Gathering wildflower seed

3 min read

Autumn provides us with a rich bounty of berries, fruits, nuts and seeds.  For me there’s something quite comforting, almost primeval, about gathering and storing food at this time of year.  All through September and October you’ll find me alternating between garden countryside and kitchen picking, foraging and preserving.  There’ll be sloe gin, jams, pickles, sloe gin, dried fruit and herbs – oh and did I mention my favourite? sloe gin?

One thing I haven’t tried yet, despite having cared for the same patch of land for over 30 years, is gathering wild flower seed and using it to populate my own little mini-meadow.


Poppy seed heads are easily identified and gathering the seed is ever so easy, just shake the contents of these pepperpots into a paper bag (always use paper bags or envelopes to store seed – never plastic)

Re-seeding is an essential part of meadow maintenance

My little mini wildflower meadow was started 6 years ago using Meadowmat wild flower matting.  It’s done me proud over the years and even turned me into a beekeeper but this summer I noticed that there were fewer flowers and more grasses.  If I don’t want it to revert to an untidy mess, I need to redress the balance.

I could add in some plug plants or I could over-seed it.  I’m going to try seed this autumn – and I’m planning on harvesting my own seed from other parts of my garden and from hedges and verges around my husband’s farm.

What is the law on gathering wildflower seed?

In the UK it is absolutely 100% against the law, illegal, immoral and very naughty indeed to dig up any wild flower plants.  But, provided you do so in moderation, and for your own use (not to sell) it’s OK to gather the four F’s.  Flowers, Fruit, Fungi and Foliage.

The wildflower society offers sensible advice in its code of conduct.

“Collecting wild flower seed for private gardening must also be done sparingly and only common species should be gathered.”

How to gather wildflower seed

Now that has been clarified – I can forage quite happily but only gather very small amounts of seed.  I don’t need much anyway.  A little goes a long way!


Maggie and I looking for wildflower seeds by kind permission of a local farmer

I do know most of the farmers and landowners in the area and I’m pretty sure all but about 2 of them will be happy for me to gather bits and pieces from their hedges – but I’ll ask permission anyway because I don’t want to create any bad feeling.  Some of them will be nurturing wildflower margins for farm wildlife.  Margins cost farmers a lot of money to set up and manage.  They won’t want anyone and everyone to wander in and nick their seed!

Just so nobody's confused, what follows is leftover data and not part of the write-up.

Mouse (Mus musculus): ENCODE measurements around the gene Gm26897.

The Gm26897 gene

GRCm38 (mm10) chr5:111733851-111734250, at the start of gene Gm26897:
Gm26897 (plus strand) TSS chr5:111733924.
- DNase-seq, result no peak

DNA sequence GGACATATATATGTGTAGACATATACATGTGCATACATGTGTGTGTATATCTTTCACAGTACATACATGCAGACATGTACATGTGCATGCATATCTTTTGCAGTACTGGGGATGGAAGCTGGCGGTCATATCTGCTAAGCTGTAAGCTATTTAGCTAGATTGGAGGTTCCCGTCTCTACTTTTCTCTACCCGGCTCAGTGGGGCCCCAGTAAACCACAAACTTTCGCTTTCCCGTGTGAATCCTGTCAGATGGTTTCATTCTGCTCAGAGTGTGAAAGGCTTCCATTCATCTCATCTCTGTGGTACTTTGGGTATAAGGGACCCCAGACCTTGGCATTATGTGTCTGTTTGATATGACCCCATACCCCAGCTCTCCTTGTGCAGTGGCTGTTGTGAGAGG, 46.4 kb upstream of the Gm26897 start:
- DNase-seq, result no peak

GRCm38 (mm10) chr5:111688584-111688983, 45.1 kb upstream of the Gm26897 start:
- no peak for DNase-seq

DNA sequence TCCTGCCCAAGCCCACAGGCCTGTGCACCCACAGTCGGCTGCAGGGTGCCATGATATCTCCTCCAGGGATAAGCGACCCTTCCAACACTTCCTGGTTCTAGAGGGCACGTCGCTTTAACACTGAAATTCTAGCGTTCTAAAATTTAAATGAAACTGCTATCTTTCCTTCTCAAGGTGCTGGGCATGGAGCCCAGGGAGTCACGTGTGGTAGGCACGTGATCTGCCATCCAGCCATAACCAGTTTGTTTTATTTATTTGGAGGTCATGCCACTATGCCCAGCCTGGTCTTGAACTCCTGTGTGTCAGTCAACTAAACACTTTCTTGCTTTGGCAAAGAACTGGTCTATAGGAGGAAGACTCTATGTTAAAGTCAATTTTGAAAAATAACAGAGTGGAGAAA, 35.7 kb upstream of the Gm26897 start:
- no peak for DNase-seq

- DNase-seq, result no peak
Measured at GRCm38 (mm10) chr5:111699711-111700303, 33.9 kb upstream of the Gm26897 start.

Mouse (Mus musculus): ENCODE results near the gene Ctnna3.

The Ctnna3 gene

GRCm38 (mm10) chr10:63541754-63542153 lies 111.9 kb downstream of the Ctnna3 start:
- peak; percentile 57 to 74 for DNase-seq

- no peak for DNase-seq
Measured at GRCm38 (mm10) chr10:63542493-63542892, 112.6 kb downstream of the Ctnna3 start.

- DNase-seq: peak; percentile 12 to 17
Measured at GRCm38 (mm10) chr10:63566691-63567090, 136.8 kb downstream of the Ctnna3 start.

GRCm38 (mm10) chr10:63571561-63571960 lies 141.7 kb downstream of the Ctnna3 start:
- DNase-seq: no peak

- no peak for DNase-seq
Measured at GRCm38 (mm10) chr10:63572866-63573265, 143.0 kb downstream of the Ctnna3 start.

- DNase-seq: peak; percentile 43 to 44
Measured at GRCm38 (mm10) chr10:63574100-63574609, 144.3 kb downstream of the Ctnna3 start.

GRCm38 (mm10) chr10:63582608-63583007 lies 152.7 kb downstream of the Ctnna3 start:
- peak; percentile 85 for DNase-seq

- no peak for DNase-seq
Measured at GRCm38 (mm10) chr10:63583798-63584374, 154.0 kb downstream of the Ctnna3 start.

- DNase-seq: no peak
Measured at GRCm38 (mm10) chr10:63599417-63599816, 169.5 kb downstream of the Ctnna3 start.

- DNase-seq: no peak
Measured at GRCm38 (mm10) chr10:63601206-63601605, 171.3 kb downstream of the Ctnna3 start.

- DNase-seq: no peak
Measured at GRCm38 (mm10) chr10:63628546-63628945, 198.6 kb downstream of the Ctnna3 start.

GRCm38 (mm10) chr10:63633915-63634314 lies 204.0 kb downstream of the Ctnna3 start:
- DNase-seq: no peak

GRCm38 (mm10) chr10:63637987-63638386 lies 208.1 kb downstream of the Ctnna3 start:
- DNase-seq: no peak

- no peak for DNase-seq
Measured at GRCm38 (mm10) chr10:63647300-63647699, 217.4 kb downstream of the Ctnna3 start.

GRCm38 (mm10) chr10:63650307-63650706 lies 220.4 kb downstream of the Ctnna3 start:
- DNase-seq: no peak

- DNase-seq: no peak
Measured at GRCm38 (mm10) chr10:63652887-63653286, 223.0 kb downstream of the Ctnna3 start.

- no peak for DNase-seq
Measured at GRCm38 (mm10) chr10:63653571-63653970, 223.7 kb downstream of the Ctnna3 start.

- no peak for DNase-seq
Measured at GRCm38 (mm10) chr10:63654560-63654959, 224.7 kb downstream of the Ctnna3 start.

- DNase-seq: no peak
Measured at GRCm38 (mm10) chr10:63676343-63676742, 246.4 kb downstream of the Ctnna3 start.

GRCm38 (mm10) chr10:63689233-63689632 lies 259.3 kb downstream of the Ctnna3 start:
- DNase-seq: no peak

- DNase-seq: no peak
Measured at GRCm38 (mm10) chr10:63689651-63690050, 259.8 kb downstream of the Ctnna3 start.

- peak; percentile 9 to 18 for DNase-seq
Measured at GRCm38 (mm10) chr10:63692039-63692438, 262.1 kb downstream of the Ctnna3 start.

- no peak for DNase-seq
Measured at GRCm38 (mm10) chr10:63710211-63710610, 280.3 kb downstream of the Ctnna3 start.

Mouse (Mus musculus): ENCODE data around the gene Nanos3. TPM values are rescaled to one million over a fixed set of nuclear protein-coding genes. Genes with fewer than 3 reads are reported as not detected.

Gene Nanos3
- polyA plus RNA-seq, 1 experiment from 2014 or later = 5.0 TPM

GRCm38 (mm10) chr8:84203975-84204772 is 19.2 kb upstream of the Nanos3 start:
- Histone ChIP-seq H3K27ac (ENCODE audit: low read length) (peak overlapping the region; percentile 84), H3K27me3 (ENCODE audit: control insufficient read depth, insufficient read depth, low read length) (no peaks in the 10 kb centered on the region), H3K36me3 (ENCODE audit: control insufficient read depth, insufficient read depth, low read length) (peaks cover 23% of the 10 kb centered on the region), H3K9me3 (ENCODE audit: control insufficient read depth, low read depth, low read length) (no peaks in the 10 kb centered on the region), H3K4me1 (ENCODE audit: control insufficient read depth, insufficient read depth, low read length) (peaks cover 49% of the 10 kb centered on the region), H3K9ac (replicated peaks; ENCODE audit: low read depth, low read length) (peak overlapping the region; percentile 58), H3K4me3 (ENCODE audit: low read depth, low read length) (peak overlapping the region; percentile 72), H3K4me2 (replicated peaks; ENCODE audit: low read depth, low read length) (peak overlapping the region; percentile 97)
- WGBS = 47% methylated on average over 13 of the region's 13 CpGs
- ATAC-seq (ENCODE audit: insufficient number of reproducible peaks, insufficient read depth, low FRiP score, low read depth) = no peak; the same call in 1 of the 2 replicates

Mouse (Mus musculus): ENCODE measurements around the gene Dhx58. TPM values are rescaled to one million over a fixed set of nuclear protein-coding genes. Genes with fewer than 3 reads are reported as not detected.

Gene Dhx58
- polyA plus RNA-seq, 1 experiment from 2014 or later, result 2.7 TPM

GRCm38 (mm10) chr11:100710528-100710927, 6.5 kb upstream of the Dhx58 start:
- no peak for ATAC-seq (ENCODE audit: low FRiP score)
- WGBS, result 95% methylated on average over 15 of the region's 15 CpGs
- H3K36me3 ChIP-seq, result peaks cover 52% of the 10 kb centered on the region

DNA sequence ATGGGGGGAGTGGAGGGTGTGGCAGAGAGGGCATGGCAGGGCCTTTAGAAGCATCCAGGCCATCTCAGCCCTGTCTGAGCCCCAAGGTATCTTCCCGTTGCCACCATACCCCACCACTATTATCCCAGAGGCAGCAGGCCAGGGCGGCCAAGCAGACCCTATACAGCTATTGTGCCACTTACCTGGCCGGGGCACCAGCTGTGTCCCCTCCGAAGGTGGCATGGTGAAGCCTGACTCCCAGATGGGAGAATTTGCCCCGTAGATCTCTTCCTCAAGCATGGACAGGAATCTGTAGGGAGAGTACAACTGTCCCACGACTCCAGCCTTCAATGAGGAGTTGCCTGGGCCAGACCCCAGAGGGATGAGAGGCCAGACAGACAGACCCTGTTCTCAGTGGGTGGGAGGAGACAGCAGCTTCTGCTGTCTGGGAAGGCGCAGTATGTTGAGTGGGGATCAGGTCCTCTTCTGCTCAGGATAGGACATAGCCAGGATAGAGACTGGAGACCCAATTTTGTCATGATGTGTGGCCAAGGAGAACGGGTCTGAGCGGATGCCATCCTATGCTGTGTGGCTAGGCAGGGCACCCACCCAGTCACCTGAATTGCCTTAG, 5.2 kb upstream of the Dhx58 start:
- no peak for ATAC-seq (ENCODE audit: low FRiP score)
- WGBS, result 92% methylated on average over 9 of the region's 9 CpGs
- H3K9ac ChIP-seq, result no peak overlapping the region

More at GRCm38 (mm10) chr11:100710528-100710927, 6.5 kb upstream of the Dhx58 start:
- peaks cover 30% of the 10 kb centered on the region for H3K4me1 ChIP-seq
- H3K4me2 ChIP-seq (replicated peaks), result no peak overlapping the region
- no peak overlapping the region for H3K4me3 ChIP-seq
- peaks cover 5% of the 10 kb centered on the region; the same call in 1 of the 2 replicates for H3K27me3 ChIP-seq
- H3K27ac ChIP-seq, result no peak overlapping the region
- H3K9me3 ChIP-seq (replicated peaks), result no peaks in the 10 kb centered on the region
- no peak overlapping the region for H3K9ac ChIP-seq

What equipment do you need to gather wildflower seed?

  • A pair of scissors or secateurs,
  • Gloves for negotiating nettles and brambles
  • Paper bags or envelopes
  • Sticky tape
  • Pen

All I’m going to do is identify the plant

  • a) to ensure I’m not taking seed from anything rare or endangered  and
  • b) to make sure it is something I want growing in my garden

Then I need to make sure the seed is ripe.  Usually that means that the seed head or pod is brown, dry and easily popped open.


Wild flower seed heads, I can see plantain and clover but the ones I really want are from the yellow rattle in the foreground.
Yellow rattle helps to keep grasses under control.  Seed must be sown fresh in autumn – sow it in spring and it won’t grow.

After that I shall snip off the whole seed-head, pop it in a paper bag, seal the bag with sticky tape and label it.

When I get home, I shall clean the seed – i.e. take out all the old bits of stalk, pod and other debris before putting it back in its named bag and storing it in the fridge until I’m ready to sow it.


How to sow wildflower seed

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